Mercy and Forgiveness

Matthew 18:21-35 (NASB)
"Then Peter came and said to Him, 'Lord, how often shall my brother sin against me and I forgive him? Up to seven times?' Jesus said to him, 'I do not say to you, up to seven times, but up to seventy times seven. For this reason the kingdom of heaven may be compared to a certain king who wished to settle accounts with his slaves. And when he had began to settle them, there was brought to him one who owed him ten thousand talents. But since he did not have the means to repay, his lord commanded him to be sold, along with his wife and children and all that he had, and repayment to be made. The slave therefore falling down, prostrated himself before him, saying, 'Have patience with me, and I will repay you everything.' And the lord of that slave felt compassion and released him and forgave him the debt. But that slave went out and found one of his fellow slaves who owed him a hundred denarii; and he seized him and began to choke him, saying, 'Pay back what you owe.' So his fellow slave fell down and began to entreat him, saying, 'Have patience with me and I will repay you.' He was unwilling however, but went and threw him in prison until he should pay back what was owed. So when his fellow slaves saw what had happened, they were deeply grieved and came and reported to their lord all that had happened. Then summoning him, his lord said to him, 'You wicked slave, I forgave you all that debt because you entreated me. Should you not also have had mercy on your fellow slave, even as I had mercy on you?' And his lord, moved with anger, handed him over to the torturers until he should repay all that was owed him. So shall My heavenly Father also do to you, if each of you does not forgive his brother from your heart."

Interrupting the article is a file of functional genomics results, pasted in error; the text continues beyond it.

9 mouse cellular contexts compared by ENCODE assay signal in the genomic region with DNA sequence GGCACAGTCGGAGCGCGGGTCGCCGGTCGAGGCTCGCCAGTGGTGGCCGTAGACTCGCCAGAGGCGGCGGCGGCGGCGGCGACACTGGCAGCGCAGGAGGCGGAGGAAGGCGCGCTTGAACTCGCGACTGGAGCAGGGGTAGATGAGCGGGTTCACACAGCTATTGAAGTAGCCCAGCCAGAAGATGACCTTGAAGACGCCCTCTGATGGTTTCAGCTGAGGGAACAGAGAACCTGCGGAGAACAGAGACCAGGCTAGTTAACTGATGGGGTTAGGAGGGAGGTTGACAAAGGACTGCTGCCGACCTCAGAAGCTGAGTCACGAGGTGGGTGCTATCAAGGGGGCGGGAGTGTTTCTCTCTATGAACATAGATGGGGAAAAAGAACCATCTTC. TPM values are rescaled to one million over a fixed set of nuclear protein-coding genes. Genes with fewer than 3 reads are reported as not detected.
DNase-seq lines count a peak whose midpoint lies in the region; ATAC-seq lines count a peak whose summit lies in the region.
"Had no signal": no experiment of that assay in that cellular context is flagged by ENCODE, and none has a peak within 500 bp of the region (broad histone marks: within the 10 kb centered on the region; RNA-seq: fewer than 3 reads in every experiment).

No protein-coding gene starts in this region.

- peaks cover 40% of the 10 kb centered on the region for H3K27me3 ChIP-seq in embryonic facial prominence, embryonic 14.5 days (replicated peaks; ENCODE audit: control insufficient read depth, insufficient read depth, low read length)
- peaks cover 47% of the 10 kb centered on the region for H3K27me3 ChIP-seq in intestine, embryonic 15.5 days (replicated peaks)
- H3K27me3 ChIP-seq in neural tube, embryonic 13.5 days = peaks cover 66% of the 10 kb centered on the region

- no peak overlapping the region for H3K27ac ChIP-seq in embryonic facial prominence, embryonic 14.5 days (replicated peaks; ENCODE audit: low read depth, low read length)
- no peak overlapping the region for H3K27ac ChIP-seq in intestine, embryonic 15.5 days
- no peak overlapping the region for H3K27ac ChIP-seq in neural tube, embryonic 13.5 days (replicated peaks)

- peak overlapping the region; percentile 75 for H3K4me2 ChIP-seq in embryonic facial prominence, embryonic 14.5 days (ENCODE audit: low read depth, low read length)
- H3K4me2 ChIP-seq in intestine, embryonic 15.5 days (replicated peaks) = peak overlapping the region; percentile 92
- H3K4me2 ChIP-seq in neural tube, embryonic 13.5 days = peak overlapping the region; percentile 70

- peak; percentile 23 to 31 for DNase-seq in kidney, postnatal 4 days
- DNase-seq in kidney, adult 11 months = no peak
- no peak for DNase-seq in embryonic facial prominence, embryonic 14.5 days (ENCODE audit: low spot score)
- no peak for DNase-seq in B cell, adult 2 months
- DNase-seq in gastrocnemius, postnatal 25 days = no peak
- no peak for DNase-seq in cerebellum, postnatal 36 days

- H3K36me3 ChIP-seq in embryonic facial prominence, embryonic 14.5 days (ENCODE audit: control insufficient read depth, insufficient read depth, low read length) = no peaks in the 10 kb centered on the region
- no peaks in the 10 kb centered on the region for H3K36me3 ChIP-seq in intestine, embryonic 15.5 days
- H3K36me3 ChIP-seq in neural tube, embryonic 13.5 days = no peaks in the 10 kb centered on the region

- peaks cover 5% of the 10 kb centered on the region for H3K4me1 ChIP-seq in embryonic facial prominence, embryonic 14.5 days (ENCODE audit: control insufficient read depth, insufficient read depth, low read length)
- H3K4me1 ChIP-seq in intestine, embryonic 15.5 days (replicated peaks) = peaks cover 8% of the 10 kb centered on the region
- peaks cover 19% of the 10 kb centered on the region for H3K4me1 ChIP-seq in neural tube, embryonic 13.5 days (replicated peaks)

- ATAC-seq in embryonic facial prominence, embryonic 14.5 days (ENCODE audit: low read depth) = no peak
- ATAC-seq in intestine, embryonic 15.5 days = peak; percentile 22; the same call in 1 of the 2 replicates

The question that Peter asked Jesus regarding how many times he should forgive someone who wrongs him is a question that touches us all today as we deal with people in our daily lives. According to Jewish custom at the time, it was common for the aggrieved party to forgive someone who committed an offense up to three times. Peter thought he was being more than generous by extending the number to seven. But Jesus wanted Peter and His disciples to understand the true nature, the true spirit of what forgiveness was all about. Forgiveness of someone for wrongs done against you should not be done according to a tallying sheet. That is why Jesus increased the number to 490 ("seventy times seven"), for He knew it would be at the very least extremely difficult if not impossible to keep count. And such a high number would tend to take the focus away from keeping count and put it on being as forgiving to others as God is forgiving of us when we sin.